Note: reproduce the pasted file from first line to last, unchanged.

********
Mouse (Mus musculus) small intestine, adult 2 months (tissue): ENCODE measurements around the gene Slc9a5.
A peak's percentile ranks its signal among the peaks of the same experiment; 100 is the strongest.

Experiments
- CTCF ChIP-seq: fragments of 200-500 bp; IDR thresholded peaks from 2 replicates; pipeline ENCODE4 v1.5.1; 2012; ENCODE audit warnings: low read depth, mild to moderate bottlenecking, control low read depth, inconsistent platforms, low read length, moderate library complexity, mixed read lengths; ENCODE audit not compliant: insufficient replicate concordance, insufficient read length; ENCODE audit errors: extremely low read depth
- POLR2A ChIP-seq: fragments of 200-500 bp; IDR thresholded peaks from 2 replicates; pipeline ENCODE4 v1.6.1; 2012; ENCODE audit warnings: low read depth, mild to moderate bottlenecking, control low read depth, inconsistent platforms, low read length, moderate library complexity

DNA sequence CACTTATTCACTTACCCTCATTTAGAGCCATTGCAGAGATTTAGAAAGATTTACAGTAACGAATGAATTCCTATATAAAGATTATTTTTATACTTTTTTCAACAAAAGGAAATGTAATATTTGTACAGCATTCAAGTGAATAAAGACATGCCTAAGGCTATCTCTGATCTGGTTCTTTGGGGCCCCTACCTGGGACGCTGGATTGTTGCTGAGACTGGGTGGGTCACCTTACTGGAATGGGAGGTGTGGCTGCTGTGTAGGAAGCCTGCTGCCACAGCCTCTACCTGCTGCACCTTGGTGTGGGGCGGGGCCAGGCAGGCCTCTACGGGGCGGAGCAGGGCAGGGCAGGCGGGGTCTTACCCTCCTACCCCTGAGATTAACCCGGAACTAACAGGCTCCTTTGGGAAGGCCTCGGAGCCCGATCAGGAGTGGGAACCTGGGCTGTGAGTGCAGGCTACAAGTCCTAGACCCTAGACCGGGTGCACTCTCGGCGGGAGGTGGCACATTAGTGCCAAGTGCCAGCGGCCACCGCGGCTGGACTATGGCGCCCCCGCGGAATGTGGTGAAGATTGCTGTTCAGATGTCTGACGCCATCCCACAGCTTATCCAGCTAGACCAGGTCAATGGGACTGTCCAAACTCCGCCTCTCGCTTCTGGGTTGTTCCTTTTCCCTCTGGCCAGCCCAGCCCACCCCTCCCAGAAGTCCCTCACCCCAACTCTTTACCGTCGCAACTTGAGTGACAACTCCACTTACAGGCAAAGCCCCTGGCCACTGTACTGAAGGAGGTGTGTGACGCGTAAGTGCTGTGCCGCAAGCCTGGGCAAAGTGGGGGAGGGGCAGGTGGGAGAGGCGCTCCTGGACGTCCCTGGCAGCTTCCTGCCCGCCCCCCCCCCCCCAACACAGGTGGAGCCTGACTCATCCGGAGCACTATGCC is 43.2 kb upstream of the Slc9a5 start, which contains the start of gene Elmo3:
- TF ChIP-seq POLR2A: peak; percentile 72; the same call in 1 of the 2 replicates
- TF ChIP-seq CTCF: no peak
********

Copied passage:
Mouse (Mus musculus) small intestine, adult 2 months (tissue): ENCODE measurements around the gene Slc9a5.
A peak's percentile ranks its signal among the peaks of the same experiment; 100 is the strongest.

Experiments
- CTCF ChIP-seq: fragments of 200-500 bp; IDR thresholded peaks from 2 replicates; pipeline ENCODE4 v1.5.1; 2012; ENCODE audit warnings: low read depth, mild to moderate bottlenecking, control low read depth, inconsistent platforms, low read length, moderate library complexity, mixed read lengths; ENCODE audit not compliant: insufficient replicate concordance, insufficient read length; ENCODE audit errors: extremely low read depth
- POLR2A ChIP-seq: fragments of 200-500 bp; IDR thresholded peaks from 2 replicates; pipeline ENCODE4 v1.6.1; 2012; ENCODE audit warnings: low read depth, mild to moderate bottlenecking, control low read depth, inconsistent platforms, low read length, moderate library complexity

DNA sequence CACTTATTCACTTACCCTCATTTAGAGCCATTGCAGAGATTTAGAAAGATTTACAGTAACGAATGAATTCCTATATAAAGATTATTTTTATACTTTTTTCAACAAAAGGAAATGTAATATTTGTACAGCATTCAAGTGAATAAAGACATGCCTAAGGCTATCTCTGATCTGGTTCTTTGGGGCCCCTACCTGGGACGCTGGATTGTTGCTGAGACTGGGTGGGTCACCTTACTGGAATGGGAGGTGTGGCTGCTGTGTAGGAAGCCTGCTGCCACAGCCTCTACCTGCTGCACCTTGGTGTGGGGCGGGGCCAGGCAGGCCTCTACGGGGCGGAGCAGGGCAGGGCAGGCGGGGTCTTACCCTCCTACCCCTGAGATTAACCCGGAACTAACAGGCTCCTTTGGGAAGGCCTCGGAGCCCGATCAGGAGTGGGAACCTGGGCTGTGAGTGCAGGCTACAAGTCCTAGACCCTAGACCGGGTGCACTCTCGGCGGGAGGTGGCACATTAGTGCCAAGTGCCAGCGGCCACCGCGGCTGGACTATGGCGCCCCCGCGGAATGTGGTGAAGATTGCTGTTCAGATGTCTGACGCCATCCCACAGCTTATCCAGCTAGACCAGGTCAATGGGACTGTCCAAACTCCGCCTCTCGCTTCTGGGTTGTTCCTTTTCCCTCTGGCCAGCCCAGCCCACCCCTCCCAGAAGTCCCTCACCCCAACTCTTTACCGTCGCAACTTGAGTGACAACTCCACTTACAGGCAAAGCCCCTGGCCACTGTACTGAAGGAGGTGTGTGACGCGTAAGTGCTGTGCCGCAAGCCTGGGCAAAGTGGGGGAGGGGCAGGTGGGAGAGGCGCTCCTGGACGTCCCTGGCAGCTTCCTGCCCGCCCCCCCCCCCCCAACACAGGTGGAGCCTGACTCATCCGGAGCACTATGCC is 43.2 kb upstream of the Slc9a5 start, which contains the start of gene Elmo3:
- TF ChIP-seq POLR2A: peak; percentile 72; the same call in 1 of the 2 replicates
- TF ChIP-seq CTCF: no peak